If you would like to share with the world what you are thankful for please post to this Padlet!!
If you would like to share with the world what you are thankful for please post to this Padlet!!
Thanksgiving is this Thursday. That means that another EdCampNJ was held on Saturday at New Brunswick High School. One of the reasons I was so excited about it was to see if our mission of reaching out to New Jersey and New York educators of color was going to make a difference. To paraphrase the great Maha Bali educators of color need to not only be invited to the table, they need to make the table and set the table. It was clear that our organizing team reflected the mission of EdCampNJ. Would the crowd be the same?
The answer was an overwhelming yes! With the help of Newark Public School, EdCamp Brooklyn, EdCamp Urban, and word of mouth the crowd was filled with a beautiful mix of people. We accurately reflected the rainbow of teachers that teach the students in the great state of New Jersey.
I personally spent the day in lovely room G 108. The NJ AHPERD was kind enough to lend us the Revo Labs UC 1500Revo Labs UC 1500. This allowed us to mic the room up so we had people from Texas, Las Vegas, Qatar, and Arizona join us via audio and video.
The first session held in the room was Social Justice. The conversations were amazing. We were able to honestly speak about race in an environment that was supportive and encouraging. I personally enjoyed the discussion when someone says they don’t see race. The gold nugget from this session was when Cory Radisch stated that some teachers are punishing their students for their disabilities. I was a tad upset that we did not utilize an LGBTQIA expert in the room or address intersectionality. I would highly encourage everyone to watch or listen to the session here. The session notes are also attached at the bottom of the video.
The second session was all about Tech Tools. This was a cool session because it was more like a demo slam. Everyone in the room was able to talk about any tech tools they wanted. There were definitely some experts in the room who chimed in a lot but that was needed because others in the room were there to hear about some of the newest tools available. I would highly recommend you check out the session notes or watch the video by clicking here.
The third session titled Social Emotional Learning was facilitated by @Bond007Laura (Laura Bond). We talked all about the whole child and also how we sometimes forget the teacher needs to take care of themselves as well. Lavonna Roth’s new Ignite Your Shine lessons were being lauded to the room. I would recommend checking out the notes and either watching or listening to the session by clicking here.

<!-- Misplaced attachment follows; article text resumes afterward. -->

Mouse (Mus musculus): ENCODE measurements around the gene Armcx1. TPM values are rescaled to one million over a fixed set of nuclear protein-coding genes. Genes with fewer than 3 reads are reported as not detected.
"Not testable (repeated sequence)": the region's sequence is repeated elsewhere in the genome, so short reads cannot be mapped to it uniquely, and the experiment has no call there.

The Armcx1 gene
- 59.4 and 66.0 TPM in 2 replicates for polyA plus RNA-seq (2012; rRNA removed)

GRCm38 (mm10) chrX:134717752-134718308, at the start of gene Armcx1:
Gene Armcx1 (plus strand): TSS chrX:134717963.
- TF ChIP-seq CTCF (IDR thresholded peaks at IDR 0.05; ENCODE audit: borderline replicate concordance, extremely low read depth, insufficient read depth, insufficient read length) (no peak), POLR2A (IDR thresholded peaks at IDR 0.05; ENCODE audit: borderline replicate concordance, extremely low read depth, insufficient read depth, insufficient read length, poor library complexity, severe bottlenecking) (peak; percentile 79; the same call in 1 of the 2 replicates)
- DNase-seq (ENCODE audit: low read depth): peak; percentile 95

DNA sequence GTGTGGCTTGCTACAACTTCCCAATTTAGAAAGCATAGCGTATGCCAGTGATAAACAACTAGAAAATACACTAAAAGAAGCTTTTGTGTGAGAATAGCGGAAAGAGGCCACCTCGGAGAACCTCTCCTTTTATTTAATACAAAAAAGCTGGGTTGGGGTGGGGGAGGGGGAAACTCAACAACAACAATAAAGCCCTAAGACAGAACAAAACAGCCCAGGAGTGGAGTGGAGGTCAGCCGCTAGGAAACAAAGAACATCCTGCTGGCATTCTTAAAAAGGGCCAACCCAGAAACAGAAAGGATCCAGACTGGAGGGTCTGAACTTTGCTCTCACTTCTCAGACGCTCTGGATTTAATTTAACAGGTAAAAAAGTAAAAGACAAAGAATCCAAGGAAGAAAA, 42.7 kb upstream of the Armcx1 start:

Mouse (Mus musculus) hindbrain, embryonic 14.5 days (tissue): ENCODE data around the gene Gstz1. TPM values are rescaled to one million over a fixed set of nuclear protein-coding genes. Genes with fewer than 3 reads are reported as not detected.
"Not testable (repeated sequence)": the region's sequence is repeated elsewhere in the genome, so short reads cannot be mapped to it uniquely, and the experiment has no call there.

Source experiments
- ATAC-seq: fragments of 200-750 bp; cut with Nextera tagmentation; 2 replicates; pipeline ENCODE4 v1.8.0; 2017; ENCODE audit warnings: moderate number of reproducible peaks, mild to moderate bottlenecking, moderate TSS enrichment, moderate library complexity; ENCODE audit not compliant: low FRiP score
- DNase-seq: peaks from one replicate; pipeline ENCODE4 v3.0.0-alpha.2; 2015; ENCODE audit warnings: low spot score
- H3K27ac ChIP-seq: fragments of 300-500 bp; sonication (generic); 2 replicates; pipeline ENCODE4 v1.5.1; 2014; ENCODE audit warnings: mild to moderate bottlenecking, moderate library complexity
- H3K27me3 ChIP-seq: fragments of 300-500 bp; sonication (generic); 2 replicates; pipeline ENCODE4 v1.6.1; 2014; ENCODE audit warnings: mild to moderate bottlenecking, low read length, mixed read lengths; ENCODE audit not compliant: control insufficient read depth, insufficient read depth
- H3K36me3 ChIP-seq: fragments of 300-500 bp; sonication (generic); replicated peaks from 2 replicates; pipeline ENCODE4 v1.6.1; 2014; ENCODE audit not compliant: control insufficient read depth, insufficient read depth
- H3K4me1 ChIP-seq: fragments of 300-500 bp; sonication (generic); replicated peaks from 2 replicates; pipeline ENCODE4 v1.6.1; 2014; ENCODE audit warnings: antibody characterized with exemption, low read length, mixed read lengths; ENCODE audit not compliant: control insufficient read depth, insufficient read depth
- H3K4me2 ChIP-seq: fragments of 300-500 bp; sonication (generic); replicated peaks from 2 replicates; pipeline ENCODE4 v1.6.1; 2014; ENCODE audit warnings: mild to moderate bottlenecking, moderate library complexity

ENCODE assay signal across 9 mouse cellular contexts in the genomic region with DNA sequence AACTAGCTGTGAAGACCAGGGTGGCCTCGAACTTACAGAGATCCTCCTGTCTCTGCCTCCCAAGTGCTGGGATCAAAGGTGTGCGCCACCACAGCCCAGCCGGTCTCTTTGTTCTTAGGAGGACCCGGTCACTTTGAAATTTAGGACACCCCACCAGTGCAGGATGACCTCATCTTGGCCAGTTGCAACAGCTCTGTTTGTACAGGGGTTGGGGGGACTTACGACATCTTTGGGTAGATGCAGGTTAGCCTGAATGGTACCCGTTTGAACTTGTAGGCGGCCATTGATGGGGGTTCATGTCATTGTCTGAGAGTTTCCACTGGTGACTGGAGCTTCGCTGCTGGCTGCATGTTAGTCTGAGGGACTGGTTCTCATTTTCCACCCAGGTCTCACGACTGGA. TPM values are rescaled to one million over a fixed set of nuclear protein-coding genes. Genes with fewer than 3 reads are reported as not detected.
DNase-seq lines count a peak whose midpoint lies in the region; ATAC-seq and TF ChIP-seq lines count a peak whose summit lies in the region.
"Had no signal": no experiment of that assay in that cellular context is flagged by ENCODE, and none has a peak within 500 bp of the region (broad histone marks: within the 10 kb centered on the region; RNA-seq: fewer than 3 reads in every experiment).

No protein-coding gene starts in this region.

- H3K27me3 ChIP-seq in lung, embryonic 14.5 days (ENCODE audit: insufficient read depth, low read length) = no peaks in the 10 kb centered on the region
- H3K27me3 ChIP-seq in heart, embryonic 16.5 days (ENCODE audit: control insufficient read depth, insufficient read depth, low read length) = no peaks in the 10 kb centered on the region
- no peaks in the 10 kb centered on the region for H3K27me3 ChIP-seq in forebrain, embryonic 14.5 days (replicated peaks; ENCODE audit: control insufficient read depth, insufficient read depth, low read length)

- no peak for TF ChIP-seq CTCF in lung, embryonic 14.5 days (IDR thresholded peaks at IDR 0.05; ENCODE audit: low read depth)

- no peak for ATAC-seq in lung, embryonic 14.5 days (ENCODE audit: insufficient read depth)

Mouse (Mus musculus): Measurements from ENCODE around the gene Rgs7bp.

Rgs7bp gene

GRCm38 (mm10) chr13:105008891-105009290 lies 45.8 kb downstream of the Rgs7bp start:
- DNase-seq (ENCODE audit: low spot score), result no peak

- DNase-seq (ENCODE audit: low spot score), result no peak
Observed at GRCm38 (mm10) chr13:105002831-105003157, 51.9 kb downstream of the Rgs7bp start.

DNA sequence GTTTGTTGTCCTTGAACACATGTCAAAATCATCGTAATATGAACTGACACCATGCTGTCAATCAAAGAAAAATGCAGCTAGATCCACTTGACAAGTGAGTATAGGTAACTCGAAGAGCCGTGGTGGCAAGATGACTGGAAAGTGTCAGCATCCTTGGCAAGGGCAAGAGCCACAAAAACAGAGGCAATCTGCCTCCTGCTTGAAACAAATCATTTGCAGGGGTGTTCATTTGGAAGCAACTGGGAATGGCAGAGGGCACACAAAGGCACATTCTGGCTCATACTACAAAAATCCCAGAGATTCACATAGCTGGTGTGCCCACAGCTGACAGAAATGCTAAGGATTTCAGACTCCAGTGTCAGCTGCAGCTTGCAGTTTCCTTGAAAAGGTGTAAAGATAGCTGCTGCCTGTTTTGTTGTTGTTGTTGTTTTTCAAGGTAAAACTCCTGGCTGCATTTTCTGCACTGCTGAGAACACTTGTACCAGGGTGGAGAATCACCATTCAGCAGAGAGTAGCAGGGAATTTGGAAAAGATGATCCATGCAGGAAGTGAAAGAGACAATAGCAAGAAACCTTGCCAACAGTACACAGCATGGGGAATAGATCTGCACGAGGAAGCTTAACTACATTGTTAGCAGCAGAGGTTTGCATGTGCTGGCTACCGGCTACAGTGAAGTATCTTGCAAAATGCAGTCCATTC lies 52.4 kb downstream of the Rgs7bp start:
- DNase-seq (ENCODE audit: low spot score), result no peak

The final session was run by Josue Falaise. The session was all about PLC’s. What I found interesting is how well Josue was able to handle the room. There were a ton of people there but not many knew or wanted to talk about PLC’s he had to do most of the heavy lifting during the conversation. He was able to answer questions and give everyone an idea of what PLC’s should look like. My gold nuggets from this session were the idea that PLC’s should revolve around solving a problem and that there need to be norms created and followed. Brian Costello told a hilarious story about how everyone has yarn balls and if the meeting starts to go sideways they have a quick indoor snowball fight than they get back on track. Check out his session here.
As always I have a list of grows and glows for the (un)conference.
Glow: Bibiana Prada @bookgirl614 ran a great EdCamp 101 three times before session 1.
Glow: New Brunswick High School. The internet was awesome and so was the facility and parking.
Glow and Groan: The prizes were numerous. There was a line at the end to receive them that held a lot of people up.
Grow: There was no real ending to the day.
Glow: Dan Borghoff and Meredith Martin doing their maker thing.
Glow: The diversity of the crowd.
Overall the day was a huge success for the participants. I only heard great things about the day and really felt like educators were able to learn about a variety of subjects. If you attended I would love to hear your thoughts!!
Sherri Spelic recently wrote this blog post about whiteboards. I agree with her that projectors and whiteboards are fantastic tools that are essential in the gym
or the classroom. I use mine and find it an awesome teaching tool.
I would like to talk about the other whiteboards though. The ones that look like the image on the left. These whiteboards are quickly becoming one of my favorite forms of assessments.
My parents are always complaining that I use too much technology in my class. I poll my students often for feedback and they universally agreed this was true. The turning point for me was that the students said they would rather use paper and pencil for their reflections than using their Chromebooks. Using their feedback to change my teaching practice forced me to figure out new ways to have them reflect without technology. Hence the personal whiteboards.
My students will be given multiple tasks to do in class. One of them is to grab the whiteboard and answer some sort of reflection question. They write their name on the bottom and put the whiteboards on the side of the gym. I then take a picture of each whiteboard and upload it to their Seesaw account. This allows me to have evidence of their learning as well as continuing to inform their guardians about what we are learning in class. This has cut down on the amount of time that students are on technology during my class.
A fourth-grade teacher commented on how he liked this idea and gave me some information about evidence and elaboration stems. I created these two posters and display them using my projector.
As with everything else in my teaching. I will continue to tweak this and use the feedback from my students to improve their experience in my class. If you do anything similar please share with me on Facebook or Twitter!
This blog post is a response to the article Social Justice Miseducation In Our Schools written by J. Martin Rochester who is a professor of political science at the University of Missouri-St. Louis.
Mr. Rochester starts out his article by stating:
As I wrote in my book, Class Warfare “there has always been the temptation to use schools for purposes other than schooling, for proselytizing and other ends, since children are the ultimate captive audience.”
I would argue that not only has there been the temptation it has occurred since the inception of schools. We have taught our students a false narrative about Christopher Columbus, Thanksgiving, the Civil War, patriotism, and a multitude of other subjects. We haven’t just “stuck to the facts” because history has always been told through the eyes of the victors. The facts we use to teach are biased.
Mr. Rochester goes on to state: